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Impacts of climate change on agriculture and household welfare in Zambia: an economy-wide analysis

Creator: Ngoma, H.
Creator: Lupiya, P.
Creator: Kabisa, M.
Creator: Hartley, F.
Year: 2021
URI: https://hdl.handle.net/10883/21750
Language: English
Publisher: Springer
Relation with: https://hdl.handle.net/10883/21782
Copyright: CIMMYT manages Intellectual Assets as International Public Goods. The user is free to download, print, store and share this work. In case you want to translate or create any other derivative work and share or distribute such translation/derivative work, please contact CIMMYT-Knowledge-Center@cgiar.org indicating the work you want to use and the kind of use you intend; CIMMYT will contact you with the suitable license for that purpose
Type: Article
Country focus: Zambia
Place of Publication: Amsterdam (Netherlands)
Issue: 3-4
Volume: 167
DOI: 10.1007/s10584-021-03168-z
Description: Rainfed agriculture is the primary impact channel for agrarian economies like Zambia, but it is uncertain how future climate will be and by how much it will affect agriculture, household welfare, and economic growth. We use an integrated framework that combines climate models, biophysical models, and an economy-wide computable general equilibrium model based on a 2007 Social Accounting Matrix to assess the impacts of climate change on agriculture, economic growth, and household welfare in Zambia. We address the uncertainty associated with climate change by using data from the general circulation models based on 819 potential future climate scenarios. There are three main results. First, rainfall is projected to decline with the Southern and Western regions of Zambia worst affected, and temperature is projected to increase by 2050. Second, climate change is projected to reduce crop yield and production, with maize expected to be the hardest hit. These impacts are progressive over time. And lastly, based only on the agricultural impact channel, climate change will likely reduce national gross domestic product (GDP), agricultural production, and household welfare. There are significant regional differences, with the Southern and Western regions projected to bear the most substantial negative impacts of climate change on crop yield and production. These findings have implications for targeting of adaptation interventions needed to sustain the future of smallholder agriculture in Zambia.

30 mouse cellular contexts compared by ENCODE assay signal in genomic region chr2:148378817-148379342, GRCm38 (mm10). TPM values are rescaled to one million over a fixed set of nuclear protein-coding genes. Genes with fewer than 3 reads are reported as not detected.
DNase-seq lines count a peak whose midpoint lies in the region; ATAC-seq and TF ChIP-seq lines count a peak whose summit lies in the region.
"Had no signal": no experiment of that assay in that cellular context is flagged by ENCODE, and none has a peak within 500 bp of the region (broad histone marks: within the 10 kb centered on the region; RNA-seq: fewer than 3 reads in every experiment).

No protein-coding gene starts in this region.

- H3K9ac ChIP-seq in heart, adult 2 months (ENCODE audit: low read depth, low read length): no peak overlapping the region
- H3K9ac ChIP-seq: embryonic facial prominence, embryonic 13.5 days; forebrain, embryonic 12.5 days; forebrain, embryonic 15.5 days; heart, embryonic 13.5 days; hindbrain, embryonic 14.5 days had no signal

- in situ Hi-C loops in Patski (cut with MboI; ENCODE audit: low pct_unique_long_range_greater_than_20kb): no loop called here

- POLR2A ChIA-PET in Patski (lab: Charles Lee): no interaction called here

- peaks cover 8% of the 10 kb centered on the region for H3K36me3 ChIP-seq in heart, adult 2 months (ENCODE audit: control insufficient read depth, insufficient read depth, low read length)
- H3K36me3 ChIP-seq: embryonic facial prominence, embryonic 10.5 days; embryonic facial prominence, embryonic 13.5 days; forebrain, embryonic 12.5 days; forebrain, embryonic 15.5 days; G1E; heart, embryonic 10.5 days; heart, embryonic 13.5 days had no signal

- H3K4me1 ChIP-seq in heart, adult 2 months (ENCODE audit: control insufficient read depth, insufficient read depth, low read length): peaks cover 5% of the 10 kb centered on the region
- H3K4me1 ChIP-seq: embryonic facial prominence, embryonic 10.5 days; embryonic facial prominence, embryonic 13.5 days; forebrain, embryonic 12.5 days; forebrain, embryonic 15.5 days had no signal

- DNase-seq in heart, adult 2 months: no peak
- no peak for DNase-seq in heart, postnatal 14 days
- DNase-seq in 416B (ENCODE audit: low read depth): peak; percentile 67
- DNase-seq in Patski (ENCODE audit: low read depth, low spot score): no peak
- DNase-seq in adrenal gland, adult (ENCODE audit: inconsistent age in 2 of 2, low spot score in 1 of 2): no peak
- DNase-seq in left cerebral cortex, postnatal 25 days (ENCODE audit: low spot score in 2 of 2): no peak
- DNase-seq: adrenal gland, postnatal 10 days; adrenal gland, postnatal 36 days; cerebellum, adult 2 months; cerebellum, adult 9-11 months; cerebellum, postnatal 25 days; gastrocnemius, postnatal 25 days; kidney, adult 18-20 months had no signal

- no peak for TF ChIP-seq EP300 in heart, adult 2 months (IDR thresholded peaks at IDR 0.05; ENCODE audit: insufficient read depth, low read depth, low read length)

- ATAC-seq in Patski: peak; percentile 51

Agrovoc: MODELS
Agrovoc: CLIMATE CHANGE
Agrovoc: WELFARE
Agrovoc: COMPUTABLE GENERAL EQUILIBRIUM MODELS
ISSN: 0165-0009
Journal: Climatic Change
Article number: 55


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  • Socioeconomics
    Including topics such as farming systems, markets, impact & targeting, innovations, and GIS

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